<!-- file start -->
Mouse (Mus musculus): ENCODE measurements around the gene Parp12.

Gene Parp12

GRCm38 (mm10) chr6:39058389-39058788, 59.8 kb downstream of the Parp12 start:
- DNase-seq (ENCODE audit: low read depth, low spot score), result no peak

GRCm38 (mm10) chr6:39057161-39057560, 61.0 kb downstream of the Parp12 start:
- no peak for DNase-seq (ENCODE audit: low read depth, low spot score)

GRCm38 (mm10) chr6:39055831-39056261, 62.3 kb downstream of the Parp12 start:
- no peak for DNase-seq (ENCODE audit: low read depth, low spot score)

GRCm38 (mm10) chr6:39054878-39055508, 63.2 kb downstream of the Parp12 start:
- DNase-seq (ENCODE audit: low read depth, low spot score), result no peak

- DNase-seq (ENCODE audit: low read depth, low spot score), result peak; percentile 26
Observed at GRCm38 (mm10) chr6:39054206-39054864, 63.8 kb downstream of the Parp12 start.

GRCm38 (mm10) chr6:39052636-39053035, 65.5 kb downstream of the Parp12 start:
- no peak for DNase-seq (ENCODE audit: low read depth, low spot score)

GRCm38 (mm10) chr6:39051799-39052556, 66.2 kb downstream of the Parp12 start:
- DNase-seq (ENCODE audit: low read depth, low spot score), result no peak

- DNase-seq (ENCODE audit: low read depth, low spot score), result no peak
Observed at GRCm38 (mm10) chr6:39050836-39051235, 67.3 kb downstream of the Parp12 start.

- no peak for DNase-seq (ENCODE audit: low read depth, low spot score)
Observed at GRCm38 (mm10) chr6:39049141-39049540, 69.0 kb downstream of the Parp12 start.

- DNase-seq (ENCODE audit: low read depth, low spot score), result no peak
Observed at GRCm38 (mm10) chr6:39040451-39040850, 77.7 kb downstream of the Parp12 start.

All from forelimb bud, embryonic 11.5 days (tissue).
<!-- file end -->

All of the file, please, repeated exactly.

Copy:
Mouse (Mus musculus): ENCODE measurements around the gene Parp12.

Gene Parp12

GRCm38 (mm10) chr6:39058389-39058788, 59.8 kb downstream of the Parp12 start:
- DNase-seq (ENCODE audit: low read depth, low spot score), result no peak

GRCm38 (mm10) chr6:39057161-39057560, 61.0 kb downstream of the Parp12 start:
- no peak for DNase-seq (ENCODE audit: low read depth, low spot score)

GRCm38 (mm10) chr6:39055831-39056261, 62.3 kb downstream of the Parp12 start:
- no peak for DNase-seq (ENCODE audit: low read depth, low spot score)

GRCm38 (mm10) chr6:39054878-39055508, 63.2 kb downstream of the Parp12 start:
- DNase-seq (ENCODE audit: low read depth, low spot score), result no peak

- DNase-seq (ENCODE audit: low read depth, low spot score), result peak; percentile 26
Observed at GRCm38 (mm10) chr6:39054206-39054864, 63.8 kb downstream of the Parp12 start.

GRCm38 (mm10) chr6:39052636-39053035, 65.5 kb downstream of the Parp12 start:
- no peak for DNase-seq (ENCODE audit: low read depth, low spot score)

GRCm38 (mm10) chr6:39051799-39052556, 66.2 kb downstream of the Parp12 start:
- DNase-seq (ENCODE audit: low read depth, low spot score), result no peak

- DNase-seq (ENCODE audit: low read depth, low spot score), result no peak
Observed at GRCm38 (mm10) chr6:39050836-39051235, 67.3 kb downstream of the Parp12 start.

- no peak for DNase-seq (ENCODE audit: low read depth, low spot score)
Observed at GRCm38 (mm10) chr6:39049141-39049540, 69.0 kb downstream of the Parp12 start.

- DNase-seq (ENCODE audit: low read depth, low spot score), result no peak
Observed at GRCm38 (mm10) chr6:39040451-39040850, 77.7 kb downstream of the Parp12 start.

All from forelimb bud, embryonic 11.5 days (tissue).